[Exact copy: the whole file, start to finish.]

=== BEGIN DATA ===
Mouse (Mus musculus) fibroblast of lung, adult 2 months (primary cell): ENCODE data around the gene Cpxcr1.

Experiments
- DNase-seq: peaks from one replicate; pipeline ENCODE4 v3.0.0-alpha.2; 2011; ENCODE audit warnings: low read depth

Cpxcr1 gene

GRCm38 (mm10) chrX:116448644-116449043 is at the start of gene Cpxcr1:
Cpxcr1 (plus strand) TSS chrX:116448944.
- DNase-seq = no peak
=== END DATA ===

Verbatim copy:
Mouse (Mus musculus) fibroblast of lung, adult 2 months (primary cell): ENCODE data around the gene Cpxcr1.

Experiments
- DNase-seq: peaks from one replicate; pipeline ENCODE4 v3.0.0-alpha.2; 2011; ENCODE audit warnings: low read depth

Cpxcr1 gene

GRCm38 (mm10) chrX:116448644-116449043 is at the start of gene Cpxcr1:
Cpxcr1 (plus strand) TSS chrX:116448944.
- DNase-seq = no peak